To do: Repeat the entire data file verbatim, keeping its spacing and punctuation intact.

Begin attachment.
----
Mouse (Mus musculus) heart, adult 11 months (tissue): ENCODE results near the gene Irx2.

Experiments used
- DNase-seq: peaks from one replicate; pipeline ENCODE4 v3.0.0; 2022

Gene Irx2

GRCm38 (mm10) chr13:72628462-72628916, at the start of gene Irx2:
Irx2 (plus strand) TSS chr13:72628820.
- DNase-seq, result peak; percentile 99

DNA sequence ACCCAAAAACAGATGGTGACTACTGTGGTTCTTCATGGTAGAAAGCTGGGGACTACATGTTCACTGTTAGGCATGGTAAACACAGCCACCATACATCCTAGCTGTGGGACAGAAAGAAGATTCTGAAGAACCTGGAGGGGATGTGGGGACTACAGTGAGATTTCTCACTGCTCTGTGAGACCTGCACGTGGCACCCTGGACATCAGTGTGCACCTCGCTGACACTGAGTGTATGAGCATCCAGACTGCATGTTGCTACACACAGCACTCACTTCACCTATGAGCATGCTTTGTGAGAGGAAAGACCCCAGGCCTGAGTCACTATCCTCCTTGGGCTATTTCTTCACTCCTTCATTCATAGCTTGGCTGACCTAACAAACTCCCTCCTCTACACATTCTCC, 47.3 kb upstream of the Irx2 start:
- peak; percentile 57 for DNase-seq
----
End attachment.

Mouse (Mus musculus) heart, adult 11 months (tissue): ENCODE results near the gene Irx2.

Experiments used
- DNase-seq: peaks from one replicate; pipeline ENCODE4 v3.0.0; 2022

Gene Irx2

GRCm38 (mm10) chr13:72628462-72628916, at the start of gene Irx2:
Irx2 (plus strand) TSS chr13:72628820.
- DNase-seq, result peak; percentile 99

DNA sequence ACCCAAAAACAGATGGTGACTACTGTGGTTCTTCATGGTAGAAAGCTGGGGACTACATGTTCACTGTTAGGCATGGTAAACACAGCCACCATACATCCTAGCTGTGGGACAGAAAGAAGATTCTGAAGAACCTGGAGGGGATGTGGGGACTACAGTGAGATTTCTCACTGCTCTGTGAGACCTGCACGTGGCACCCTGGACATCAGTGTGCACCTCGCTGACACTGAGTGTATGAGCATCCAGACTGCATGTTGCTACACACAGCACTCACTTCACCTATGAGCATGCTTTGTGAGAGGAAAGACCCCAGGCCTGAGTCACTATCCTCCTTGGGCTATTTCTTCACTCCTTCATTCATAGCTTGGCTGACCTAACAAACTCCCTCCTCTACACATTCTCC, 47.3 kb upstream of the Irx2 start:
- peak; percentile 57 for DNase-seq